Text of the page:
Mallarmé in Arabic


The image above represents two pages from Stéphane Mallarmé’s Un Coup de Dés jamais n’abolira le hasard, the iconic poem of European modernism, in that book’s first Arabic translation, masterfully done by the Moroccan poet Mohammed Bennis, and published last month by Ypsilon Editeur in Paris. (Remember that Arabic is read from right to left, both in terms of the text on a given page and in terms of the book as a whole, if you want to compare the pages above to the English versions, such as the one reprinted in the Rothenberg /Joris Poems for the Millennium, Vol. 1).

It is pure poetic justice (or maybe hasard aboli or hasard objectif?) that the first French edition of Un Coup de Dés true to the poet’ exact and exacting intentions should accompany the publication of it’s first Arabic translation, at this historical juncture so often and so falsely described, or rather descried, by conservatives of all stripes, as the “clash of civilizations” between the Islamo-Arabic world and the Christian/modern West. But Mallarmé’s connections to the world of the Orient are multiple, from the fact that much of his life coincided with the historical period of the French colonization of North Africa, to one of his dying words which was an Arab word. Indeed, connections between Mallarmé’s poetry and the structure of Arabic were brought to light by Louis Massignon in his monumental biography of the mystic poet Mansur Al-Hallaj.

When Mallarmé died nearly 110 years ago, he had been working for months on the definitive edition of the Coup de dés to be published by Ambroise Vollard. The project was well advanced at his death, as the surviving sets of proofs show in their precise annotations concerning format, font (Mallarmé insisted on Didot), size & proportions, and the inclusion of lithographs by his friend Odilon Redon. That edition was never published.

This means that despite Mallarmé’s precise indications there is no “original” edition of the poem that corresponds to the poet’s vision – a vision in which the poem’s textual meaning is closely related to the exact layout proposed by the poet. The “first” edition of the poem, by Gallimard in 1914, does not correspond to Mallarmé’s instruction: the page size is wrong and the font used is Elzevir, a font Mallarmé loathed. But it is this version that has become standard and that is also the basis for most translated versions, such as the available English ones.

There is only one version that tries to explicitly respect Mallarmé’s vision: it was created in 1980 by Mitsou Ronat and Tibor Papp for Change (the literary group and publishing venture headed by the poet and theorist Jean-Pierre Faye). It is indeed a beautiful edition, and I love to show off my copy to friends or students because it instantly shows the poem under a different light — “yes, now I can see the poem” is the instant reaction — than the cramped reprints in standard-sized books and fonts. But even that edition is imperfect: it is published as a loose quire inserted in a bottom-folded stiff paper pocket folder, when Mallarmé had wanted it published as a “livre,” a book, the bound object so central to his poetics.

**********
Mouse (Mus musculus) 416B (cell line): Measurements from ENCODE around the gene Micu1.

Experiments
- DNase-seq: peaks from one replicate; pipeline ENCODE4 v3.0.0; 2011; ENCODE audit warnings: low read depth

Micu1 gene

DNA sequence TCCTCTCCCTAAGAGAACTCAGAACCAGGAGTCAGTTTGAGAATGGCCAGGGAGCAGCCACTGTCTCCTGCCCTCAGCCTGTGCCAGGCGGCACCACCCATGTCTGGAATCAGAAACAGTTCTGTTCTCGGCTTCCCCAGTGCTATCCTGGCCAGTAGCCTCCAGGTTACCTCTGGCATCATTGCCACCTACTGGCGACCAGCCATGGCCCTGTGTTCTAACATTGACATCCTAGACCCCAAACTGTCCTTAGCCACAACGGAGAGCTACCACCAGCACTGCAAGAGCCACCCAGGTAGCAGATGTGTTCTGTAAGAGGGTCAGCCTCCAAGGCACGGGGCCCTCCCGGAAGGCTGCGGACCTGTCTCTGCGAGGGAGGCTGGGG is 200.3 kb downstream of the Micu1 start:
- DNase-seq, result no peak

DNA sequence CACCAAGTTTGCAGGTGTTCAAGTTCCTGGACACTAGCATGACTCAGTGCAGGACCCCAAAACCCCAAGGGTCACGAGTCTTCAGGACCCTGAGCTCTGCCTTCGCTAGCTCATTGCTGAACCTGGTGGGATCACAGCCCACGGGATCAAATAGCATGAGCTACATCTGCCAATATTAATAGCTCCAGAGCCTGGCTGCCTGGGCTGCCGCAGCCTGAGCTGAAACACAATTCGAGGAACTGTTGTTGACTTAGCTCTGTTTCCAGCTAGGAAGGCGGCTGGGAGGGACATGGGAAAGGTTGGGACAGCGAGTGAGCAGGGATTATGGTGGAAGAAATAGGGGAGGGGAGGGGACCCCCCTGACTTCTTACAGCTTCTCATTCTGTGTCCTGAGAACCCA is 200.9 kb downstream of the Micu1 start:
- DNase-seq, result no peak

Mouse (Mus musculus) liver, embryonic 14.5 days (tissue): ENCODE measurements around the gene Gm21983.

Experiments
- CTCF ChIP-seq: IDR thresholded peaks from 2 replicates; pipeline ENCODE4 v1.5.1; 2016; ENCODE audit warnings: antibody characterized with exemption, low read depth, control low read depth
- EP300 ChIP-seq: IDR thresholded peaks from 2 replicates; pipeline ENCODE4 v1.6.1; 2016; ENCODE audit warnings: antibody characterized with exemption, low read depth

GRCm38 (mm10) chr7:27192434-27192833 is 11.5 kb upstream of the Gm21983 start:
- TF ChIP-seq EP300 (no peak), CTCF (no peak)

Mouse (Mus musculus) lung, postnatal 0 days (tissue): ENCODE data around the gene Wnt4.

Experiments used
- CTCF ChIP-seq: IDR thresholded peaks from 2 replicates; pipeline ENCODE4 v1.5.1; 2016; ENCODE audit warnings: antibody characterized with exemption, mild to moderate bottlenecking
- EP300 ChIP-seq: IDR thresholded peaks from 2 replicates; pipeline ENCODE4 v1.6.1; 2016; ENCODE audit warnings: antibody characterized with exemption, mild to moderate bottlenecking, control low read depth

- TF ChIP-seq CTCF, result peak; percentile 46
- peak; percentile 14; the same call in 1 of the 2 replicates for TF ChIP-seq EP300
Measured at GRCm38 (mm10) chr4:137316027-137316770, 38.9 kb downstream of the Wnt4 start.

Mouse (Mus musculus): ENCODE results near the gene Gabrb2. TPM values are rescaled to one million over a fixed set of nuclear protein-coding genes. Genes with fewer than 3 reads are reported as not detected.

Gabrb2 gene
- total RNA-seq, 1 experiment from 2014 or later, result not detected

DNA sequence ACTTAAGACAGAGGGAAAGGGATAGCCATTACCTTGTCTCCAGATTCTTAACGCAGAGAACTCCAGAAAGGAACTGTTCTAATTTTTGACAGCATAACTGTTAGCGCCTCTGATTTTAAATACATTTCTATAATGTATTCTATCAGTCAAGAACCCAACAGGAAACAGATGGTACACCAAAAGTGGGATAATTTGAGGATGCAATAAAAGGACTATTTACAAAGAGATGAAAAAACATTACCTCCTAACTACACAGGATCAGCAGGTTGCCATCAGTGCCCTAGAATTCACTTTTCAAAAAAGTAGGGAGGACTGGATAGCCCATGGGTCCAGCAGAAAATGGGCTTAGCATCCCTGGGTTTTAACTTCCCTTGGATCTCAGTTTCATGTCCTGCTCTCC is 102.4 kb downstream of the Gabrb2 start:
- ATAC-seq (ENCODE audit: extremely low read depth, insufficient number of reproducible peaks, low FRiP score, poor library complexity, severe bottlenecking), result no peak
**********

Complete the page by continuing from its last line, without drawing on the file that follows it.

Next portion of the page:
Because of French (and now U.S. and beyond) critical insistence on a Mallarmean poetics of abstraction and textual purity, there are also no editions (including the Ronat/Papp) that follow the poet’s explicit demand for the inclusion of Redon’s lithographies. This edition remedies that lack, using reproductions of the three Redon lithographs foreseen for the original edition, though even now their exact placement remains something of a problem, which the publishers resolved by taking as a model other Vollard covers and by their knowledge that Mallarmé didn’t want the Redons to break up the text itself.

This limited luxury edition (selling for 300 Euros, i.e. about $ 440) comes as a box that contains, besides the French and Arabic volumes of the poem, three other volumes: Mohammed Bennis’ homage in the form of a “Journal of a Translation,” Isabelle Checcaglini’s “A short history of the Vollard edition of the Dés,” and the poet Bernard Noël’s text “Divagations.” At a later date Ypsilon Editeur will bring out the Un Coup de dés as a single volume, while Toubkal, the Moroccan publisher, will publish an edition of the Arabic translation.

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3 opinions on “Mallarmé in Arabic”

  1. Pierre,

    It would be interesting to discuss calligraphy in relation to a poetics of space and also the idea of chance in relation to the idea of codes and coincidences David, Jim and I have been discussing in the Poetics List.

    Mallarme has a crucial place -or at least an illuminating relation- in the development of modern Turkish poetry. Ahmet Hasim, one of the originators of this poetry in the first quarter of last century, was aware of Mallarme’s work. And now you are saying Mallarme himself had an active involvement with Arab culture.

    Mallarme’s space has something to do with mysticism.

    Ciao,

    Murat

  2. Both this and your prior post are magnificent and address MOST WELCOME events. Thank you for your commitment to this.

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